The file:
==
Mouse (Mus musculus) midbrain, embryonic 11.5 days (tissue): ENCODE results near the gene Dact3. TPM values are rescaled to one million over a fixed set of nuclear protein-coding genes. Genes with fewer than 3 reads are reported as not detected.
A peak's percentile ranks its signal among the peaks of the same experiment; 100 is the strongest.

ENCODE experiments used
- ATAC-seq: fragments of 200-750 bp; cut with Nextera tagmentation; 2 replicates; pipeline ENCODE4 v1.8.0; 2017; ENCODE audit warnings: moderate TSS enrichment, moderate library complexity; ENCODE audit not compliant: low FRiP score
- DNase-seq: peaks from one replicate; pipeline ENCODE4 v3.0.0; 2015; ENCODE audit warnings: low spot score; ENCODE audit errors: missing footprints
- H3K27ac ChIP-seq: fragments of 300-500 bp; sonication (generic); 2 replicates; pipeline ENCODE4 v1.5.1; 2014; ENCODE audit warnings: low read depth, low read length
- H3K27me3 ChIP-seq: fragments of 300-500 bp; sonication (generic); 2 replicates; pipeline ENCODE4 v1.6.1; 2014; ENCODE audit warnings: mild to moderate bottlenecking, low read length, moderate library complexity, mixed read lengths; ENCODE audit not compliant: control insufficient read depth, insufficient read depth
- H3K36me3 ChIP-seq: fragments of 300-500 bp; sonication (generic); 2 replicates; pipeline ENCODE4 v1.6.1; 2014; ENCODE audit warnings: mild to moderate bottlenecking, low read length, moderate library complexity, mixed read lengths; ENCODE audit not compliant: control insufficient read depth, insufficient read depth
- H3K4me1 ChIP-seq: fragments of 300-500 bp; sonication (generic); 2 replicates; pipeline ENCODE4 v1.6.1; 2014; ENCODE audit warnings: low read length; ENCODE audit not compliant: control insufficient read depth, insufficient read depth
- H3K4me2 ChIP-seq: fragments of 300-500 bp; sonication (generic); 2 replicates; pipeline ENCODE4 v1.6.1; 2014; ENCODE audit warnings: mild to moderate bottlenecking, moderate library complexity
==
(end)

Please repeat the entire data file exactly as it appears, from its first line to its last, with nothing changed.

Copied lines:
Mouse (Mus musculus) midbrain, embryonic 11.5 days (tissue): ENCODE results near the gene Dact3. TPM values are rescaled to one million over a fixed set of nuclear protein-coding genes. Genes with fewer than 3 reads are reported as not detected.
A peak's percentile ranks its signal among the peaks of the same experiment; 100 is the strongest.

ENCODE experiments used
- ATAC-seq: fragments of 200-750 bp; cut with Nextera tagmentation; 2 replicates; pipeline ENCODE4 v1.8.0; 2017; ENCODE audit warnings: moderate TSS enrichment, moderate library complexity; ENCODE audit not compliant: low FRiP score
- DNase-seq: peaks from one replicate; pipeline ENCODE4 v3.0.0; 2015; ENCODE audit warnings: low spot score; ENCODE audit errors: missing footprints
- H3K27ac ChIP-seq: fragments of 300-500 bp; sonication (generic); 2 replicates; pipeline ENCODE4 v1.5.1; 2014; ENCODE audit warnings: low read depth, low read length
- H3K27me3 ChIP-seq: fragments of 300-500 bp; sonication (generic); 2 replicates; pipeline ENCODE4 v1.6.1; 2014; ENCODE audit warnings: mild to moderate bottlenecking, low read length, moderate library complexity, mixed read lengths; ENCODE audit not compliant: control insufficient read depth, insufficient read depth
- H3K36me3 ChIP-seq: fragments of 300-500 bp; sonication (generic); 2 replicates; pipeline ENCODE4 v1.6.1; 2014; ENCODE audit warnings: mild to moderate bottlenecking, low read length, moderate library complexity, mixed read lengths; ENCODE audit not compliant: control insufficient read depth, insufficient read depth
- H3K4me1 ChIP-seq: fragments of 300-500 bp; sonication (generic); 2 replicates; pipeline ENCODE4 v1.6.1; 2014; ENCODE audit warnings: low read length; ENCODE audit not compliant: control insufficient read depth, insufficient read depth
- H3K4me2 ChIP-seq: fragments of 300-500 bp; sonication (generic); 2 replicates; pipeline ENCODE4 v1.6.1; 2014; ENCODE audit warnings: mild to moderate bottlenecking, moderate library complexity